This is white privilege at its finest. The television host displayed genuine ignorance regarding the context of the issue of Indigenous welfare in Australia. Kerri-Anne, as a white Australian woman, has not spent her life fighting systemic racism in the same way many Indigenous protesters have. She has no grounds to criticise their cause. Whilst ignorance is not a crime, white privilege allowed Kerri-Anne to jump to a simple conclusion on a complex topic. When Yumi told her she sounded racist, Kerri-Anne should have either rephrased her argument or unpacked her point of view further – jumping straight to offense railroaded an important debate. Although I believe Kerri-Anne did not intend to sound racist, it’s important to understand that not all racism is performed with intent, and in fact unintentional racism is perhaps even more important to call out for this reason.


“(Kerri-Anne) is just the voice of a long line of racist, ignorant rhetoric among the power elites”, said Indigenous photojournalist, Barbara McGrady, who attended a protest outside Studio 10 on Tuesday morning.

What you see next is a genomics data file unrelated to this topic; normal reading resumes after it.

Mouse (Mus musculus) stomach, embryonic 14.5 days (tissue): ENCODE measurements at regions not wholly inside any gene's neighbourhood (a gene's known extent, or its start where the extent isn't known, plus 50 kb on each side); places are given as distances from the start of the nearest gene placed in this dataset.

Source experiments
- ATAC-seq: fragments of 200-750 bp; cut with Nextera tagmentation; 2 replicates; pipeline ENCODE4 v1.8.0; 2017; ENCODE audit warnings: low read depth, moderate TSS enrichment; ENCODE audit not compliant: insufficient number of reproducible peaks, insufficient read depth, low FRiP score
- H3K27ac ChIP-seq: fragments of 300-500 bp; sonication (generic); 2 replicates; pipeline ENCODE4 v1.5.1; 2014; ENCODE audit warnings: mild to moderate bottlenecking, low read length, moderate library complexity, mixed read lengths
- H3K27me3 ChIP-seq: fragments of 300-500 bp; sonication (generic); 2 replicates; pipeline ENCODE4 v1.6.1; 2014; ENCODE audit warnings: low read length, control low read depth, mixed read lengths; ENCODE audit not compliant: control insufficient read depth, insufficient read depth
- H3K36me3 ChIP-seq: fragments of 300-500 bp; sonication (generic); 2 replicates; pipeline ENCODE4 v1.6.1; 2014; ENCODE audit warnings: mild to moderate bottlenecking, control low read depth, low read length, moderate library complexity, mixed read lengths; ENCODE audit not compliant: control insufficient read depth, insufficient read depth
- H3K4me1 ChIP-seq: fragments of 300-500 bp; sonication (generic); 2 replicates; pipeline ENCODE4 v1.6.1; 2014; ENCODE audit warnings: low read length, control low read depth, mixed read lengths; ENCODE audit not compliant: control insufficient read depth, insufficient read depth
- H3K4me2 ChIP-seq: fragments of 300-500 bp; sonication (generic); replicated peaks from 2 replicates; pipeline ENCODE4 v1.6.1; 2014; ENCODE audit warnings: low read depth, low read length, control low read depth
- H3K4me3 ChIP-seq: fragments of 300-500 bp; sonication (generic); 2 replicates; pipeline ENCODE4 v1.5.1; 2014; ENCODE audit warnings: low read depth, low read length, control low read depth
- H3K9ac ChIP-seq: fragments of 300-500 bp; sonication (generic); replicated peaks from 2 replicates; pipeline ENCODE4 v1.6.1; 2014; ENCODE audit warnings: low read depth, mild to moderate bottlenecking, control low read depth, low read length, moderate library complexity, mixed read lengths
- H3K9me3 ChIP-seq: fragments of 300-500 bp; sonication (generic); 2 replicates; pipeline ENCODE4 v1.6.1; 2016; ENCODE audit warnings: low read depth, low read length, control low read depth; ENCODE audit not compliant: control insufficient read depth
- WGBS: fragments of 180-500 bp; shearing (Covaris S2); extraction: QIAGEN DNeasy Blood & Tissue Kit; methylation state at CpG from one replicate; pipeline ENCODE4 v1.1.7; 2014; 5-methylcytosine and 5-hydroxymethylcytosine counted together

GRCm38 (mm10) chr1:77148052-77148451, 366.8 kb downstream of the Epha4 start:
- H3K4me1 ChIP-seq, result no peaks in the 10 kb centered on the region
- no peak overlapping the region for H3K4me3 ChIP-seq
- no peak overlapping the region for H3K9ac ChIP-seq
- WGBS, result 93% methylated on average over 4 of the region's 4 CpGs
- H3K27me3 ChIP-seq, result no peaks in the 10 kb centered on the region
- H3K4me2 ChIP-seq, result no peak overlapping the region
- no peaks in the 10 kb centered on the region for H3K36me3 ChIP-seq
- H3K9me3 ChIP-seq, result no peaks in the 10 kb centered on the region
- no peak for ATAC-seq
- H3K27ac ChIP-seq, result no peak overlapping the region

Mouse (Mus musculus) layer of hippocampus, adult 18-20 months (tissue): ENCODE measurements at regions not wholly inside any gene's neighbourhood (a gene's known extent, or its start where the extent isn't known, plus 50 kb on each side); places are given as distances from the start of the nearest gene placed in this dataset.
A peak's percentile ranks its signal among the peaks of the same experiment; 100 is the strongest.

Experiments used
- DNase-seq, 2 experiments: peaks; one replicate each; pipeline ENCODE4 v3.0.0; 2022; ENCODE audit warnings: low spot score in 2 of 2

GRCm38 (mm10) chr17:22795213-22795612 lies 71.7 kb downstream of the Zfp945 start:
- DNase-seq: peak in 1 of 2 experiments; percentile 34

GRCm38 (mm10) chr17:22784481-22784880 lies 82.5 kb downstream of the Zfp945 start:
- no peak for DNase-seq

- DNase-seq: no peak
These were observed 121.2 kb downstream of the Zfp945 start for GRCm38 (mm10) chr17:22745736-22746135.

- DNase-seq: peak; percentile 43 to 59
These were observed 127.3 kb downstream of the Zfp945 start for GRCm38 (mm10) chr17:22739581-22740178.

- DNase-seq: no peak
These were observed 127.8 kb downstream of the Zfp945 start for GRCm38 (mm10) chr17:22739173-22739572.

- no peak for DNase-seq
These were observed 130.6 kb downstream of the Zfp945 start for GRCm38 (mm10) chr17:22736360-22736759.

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Seriously, the logic that undermines ‘Change the Date’ and protests Invasion Day is literally about valuing and respecting Aboriginal and Torres Strait Islander peoples, the hardships they have faced in the past and breaking down structural racism that causes the hardships they continue to endure and fight against today. Protesters are fighting to bring these issues to the forefront of the Australian landscape. Kerri-Anne’s comments implied to some that protesters who marched to protest Australia Day don’t legitimately care about the everyday struggles of Indigenous communities.


The following video reveals the racism debate raging again as the Studio 10 show closes.